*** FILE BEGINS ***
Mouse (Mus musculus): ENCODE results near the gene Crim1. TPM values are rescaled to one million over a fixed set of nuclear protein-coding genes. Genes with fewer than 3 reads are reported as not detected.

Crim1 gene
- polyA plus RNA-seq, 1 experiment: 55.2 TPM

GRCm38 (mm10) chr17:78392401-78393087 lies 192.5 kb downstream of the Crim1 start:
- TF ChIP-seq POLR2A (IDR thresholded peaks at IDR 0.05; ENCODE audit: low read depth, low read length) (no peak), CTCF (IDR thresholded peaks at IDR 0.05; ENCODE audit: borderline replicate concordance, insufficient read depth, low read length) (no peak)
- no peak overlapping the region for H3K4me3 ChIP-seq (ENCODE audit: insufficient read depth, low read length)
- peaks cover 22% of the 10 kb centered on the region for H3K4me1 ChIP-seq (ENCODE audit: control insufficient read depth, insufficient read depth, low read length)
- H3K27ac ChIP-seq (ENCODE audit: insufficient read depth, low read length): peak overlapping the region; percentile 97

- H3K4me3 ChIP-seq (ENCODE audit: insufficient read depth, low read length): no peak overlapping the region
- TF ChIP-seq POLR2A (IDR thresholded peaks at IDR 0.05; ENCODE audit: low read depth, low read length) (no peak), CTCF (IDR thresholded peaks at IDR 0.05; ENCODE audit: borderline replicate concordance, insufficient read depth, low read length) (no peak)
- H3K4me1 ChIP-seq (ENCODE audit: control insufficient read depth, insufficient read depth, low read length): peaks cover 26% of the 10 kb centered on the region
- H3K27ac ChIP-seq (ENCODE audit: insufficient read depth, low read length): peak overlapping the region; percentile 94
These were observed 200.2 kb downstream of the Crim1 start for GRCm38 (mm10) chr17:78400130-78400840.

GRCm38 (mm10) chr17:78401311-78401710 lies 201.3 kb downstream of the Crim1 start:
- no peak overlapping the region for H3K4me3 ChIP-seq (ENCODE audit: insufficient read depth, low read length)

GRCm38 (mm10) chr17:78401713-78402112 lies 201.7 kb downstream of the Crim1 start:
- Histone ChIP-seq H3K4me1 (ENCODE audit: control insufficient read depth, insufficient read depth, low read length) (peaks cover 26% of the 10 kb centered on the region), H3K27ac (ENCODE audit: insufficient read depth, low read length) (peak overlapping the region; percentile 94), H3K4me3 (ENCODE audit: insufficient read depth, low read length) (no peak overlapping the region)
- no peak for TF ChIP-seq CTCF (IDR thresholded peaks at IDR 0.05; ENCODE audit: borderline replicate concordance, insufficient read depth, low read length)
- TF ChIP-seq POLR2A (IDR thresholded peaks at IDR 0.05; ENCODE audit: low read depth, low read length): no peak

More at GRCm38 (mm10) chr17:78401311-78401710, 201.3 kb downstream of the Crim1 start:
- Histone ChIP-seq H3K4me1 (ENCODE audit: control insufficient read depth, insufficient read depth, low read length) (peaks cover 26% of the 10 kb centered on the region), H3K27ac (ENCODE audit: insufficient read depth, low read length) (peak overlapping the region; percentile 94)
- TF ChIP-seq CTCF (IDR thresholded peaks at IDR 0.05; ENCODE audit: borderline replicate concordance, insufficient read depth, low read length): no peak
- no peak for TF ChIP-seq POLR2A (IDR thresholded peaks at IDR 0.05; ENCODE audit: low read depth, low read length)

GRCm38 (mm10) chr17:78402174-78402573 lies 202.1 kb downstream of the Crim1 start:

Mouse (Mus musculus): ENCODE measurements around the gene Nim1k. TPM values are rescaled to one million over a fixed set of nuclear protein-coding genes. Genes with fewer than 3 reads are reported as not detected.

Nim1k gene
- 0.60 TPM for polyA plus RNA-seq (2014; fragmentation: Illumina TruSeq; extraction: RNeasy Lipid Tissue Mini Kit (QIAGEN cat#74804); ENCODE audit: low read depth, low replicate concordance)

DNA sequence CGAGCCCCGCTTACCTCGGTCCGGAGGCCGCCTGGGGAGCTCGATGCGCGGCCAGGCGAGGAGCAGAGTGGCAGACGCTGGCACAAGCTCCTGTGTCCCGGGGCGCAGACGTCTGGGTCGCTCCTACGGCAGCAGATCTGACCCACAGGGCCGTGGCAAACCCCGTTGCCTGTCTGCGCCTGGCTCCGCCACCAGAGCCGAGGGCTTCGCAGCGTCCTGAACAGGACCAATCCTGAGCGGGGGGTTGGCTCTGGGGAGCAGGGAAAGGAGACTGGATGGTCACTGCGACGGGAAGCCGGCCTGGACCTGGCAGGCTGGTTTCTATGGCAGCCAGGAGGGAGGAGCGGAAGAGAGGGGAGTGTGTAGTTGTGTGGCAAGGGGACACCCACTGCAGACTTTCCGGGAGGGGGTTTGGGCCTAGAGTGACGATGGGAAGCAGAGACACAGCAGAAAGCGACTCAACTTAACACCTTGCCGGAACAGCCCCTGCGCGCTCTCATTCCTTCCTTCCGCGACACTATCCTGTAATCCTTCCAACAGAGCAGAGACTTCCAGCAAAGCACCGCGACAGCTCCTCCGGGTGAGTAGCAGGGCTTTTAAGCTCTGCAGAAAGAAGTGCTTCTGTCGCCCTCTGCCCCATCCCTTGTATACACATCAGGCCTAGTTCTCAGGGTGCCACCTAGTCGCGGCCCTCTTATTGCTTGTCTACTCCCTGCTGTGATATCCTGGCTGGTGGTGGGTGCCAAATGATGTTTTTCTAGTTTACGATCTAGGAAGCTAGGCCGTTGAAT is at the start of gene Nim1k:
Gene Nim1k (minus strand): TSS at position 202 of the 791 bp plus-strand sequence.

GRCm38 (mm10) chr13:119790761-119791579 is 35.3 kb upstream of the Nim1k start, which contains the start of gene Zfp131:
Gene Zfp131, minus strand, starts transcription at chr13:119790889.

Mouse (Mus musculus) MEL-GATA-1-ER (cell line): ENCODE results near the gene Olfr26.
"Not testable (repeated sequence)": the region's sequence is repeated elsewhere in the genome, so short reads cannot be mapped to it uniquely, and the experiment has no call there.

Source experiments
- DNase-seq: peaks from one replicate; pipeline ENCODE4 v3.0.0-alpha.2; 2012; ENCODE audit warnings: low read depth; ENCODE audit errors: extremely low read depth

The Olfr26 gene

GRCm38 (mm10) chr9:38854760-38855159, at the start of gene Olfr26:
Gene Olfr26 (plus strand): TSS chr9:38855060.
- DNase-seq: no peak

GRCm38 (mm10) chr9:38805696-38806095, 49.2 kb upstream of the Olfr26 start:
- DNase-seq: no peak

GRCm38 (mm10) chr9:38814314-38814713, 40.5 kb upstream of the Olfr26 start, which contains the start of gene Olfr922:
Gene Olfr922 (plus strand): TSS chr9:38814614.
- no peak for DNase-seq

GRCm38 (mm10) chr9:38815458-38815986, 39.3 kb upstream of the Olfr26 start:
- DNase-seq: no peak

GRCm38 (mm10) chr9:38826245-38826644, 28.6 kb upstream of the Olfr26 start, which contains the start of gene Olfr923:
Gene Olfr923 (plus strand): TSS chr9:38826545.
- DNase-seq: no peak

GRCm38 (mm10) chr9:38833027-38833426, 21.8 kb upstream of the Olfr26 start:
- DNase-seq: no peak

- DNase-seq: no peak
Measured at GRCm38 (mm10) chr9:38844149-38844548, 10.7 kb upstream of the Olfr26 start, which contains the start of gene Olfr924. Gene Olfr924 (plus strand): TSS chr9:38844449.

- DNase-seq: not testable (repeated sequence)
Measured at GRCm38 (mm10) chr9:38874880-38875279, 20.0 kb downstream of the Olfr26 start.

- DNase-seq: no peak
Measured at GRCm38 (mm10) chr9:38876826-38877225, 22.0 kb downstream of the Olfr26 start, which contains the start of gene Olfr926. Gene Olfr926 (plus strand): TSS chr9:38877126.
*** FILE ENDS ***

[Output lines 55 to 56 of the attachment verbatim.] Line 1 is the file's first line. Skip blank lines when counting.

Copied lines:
Measured at GRCm38 (mm10) chr9:38874880-38875279, 20.0 kb downstream of the Olfr26 start.

- DNase-seq: no peak